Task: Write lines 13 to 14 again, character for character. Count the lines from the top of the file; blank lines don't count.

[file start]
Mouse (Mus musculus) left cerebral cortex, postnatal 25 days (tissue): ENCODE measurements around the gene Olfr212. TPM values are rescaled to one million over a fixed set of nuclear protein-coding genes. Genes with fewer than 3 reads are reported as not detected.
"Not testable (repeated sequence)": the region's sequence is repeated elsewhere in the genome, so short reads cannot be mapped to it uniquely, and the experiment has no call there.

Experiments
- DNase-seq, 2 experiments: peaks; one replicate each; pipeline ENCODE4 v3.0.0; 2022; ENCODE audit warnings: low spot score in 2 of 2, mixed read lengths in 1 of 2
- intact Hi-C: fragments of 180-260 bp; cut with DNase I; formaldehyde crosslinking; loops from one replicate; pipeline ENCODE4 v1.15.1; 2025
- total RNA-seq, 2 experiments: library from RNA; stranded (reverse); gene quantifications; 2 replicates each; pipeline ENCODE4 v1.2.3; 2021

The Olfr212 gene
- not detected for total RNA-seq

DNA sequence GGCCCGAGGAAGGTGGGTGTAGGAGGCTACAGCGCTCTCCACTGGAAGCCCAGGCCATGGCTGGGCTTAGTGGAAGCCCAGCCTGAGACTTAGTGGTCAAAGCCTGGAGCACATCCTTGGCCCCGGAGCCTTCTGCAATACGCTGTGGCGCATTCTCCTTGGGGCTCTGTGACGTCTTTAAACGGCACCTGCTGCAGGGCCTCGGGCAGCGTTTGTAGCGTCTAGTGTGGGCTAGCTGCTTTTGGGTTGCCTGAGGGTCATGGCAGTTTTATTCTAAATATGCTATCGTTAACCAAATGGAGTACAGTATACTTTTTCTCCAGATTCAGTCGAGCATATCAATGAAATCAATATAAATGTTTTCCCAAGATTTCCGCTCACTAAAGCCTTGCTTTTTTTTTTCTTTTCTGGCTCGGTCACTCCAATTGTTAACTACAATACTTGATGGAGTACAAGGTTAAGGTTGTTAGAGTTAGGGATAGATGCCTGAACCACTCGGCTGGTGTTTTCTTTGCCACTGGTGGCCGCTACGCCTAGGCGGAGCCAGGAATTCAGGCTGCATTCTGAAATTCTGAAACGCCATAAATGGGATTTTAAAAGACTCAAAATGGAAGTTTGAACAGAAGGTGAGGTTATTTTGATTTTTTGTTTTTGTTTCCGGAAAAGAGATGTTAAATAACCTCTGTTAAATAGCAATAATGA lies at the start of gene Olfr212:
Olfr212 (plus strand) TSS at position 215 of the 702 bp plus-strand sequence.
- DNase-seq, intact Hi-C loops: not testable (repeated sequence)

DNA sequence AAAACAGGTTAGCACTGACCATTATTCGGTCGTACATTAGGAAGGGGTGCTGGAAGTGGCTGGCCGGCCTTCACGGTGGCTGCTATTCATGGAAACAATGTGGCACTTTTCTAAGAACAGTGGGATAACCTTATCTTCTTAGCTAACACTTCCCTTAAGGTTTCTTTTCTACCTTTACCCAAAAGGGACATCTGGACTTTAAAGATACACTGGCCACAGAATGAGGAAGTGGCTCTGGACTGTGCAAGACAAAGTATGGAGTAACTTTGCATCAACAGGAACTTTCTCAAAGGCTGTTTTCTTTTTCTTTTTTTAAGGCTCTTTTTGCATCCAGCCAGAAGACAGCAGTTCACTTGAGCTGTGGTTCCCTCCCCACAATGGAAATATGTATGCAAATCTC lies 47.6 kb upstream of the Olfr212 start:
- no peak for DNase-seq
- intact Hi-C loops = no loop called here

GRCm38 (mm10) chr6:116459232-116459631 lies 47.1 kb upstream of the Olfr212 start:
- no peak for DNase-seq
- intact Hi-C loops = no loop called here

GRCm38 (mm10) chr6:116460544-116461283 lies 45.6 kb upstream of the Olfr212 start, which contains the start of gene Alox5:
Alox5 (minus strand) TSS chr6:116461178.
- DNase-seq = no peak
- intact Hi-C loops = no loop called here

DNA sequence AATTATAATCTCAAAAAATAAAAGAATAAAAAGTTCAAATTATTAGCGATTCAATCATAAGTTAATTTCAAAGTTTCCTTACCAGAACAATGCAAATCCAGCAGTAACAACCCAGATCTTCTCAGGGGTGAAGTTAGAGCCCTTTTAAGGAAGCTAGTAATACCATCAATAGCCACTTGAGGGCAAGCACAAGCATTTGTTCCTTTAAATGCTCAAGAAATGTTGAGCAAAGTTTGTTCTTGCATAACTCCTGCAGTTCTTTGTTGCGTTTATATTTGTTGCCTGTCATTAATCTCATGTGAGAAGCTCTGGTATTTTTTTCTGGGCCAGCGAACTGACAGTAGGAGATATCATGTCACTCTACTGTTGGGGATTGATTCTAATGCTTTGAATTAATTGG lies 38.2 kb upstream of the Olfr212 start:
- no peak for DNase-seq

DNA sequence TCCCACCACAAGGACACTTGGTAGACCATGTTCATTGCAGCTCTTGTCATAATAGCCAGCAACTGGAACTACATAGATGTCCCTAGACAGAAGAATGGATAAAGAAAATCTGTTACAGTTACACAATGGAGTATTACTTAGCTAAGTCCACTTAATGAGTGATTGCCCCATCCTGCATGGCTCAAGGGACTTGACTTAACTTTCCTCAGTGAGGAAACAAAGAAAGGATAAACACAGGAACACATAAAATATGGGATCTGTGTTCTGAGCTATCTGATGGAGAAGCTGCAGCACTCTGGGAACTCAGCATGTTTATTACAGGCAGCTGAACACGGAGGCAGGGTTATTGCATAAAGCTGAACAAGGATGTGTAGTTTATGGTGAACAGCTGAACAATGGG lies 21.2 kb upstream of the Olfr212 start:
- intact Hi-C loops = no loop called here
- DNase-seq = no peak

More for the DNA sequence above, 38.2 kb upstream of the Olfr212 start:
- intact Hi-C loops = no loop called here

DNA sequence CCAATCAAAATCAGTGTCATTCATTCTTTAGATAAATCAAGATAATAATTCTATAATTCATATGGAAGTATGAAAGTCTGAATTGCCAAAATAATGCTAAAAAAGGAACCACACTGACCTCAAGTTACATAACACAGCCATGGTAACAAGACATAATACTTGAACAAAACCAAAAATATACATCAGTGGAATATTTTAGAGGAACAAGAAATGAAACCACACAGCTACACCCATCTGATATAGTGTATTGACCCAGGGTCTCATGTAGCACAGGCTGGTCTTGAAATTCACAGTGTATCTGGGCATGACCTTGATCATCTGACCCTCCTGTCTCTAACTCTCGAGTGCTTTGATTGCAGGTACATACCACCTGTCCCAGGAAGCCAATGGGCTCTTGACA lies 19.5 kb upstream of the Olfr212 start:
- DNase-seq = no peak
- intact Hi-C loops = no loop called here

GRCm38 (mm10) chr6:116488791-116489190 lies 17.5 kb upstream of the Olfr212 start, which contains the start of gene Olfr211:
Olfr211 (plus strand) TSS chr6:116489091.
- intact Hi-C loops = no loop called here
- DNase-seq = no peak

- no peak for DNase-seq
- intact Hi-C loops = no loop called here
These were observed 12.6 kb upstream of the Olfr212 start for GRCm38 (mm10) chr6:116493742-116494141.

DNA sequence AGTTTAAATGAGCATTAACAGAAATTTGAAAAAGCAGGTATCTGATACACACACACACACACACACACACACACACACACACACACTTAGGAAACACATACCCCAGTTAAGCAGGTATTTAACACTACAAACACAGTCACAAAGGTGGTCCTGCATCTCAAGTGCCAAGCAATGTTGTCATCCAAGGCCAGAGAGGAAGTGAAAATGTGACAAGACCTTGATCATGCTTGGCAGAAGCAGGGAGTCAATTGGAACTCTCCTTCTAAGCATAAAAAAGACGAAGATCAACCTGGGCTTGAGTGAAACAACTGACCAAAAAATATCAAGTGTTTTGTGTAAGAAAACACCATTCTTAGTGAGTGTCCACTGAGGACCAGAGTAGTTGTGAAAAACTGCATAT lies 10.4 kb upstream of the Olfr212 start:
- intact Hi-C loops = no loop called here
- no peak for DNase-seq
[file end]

- no peak for DNase-seq
- intact Hi-C loops = no loop called here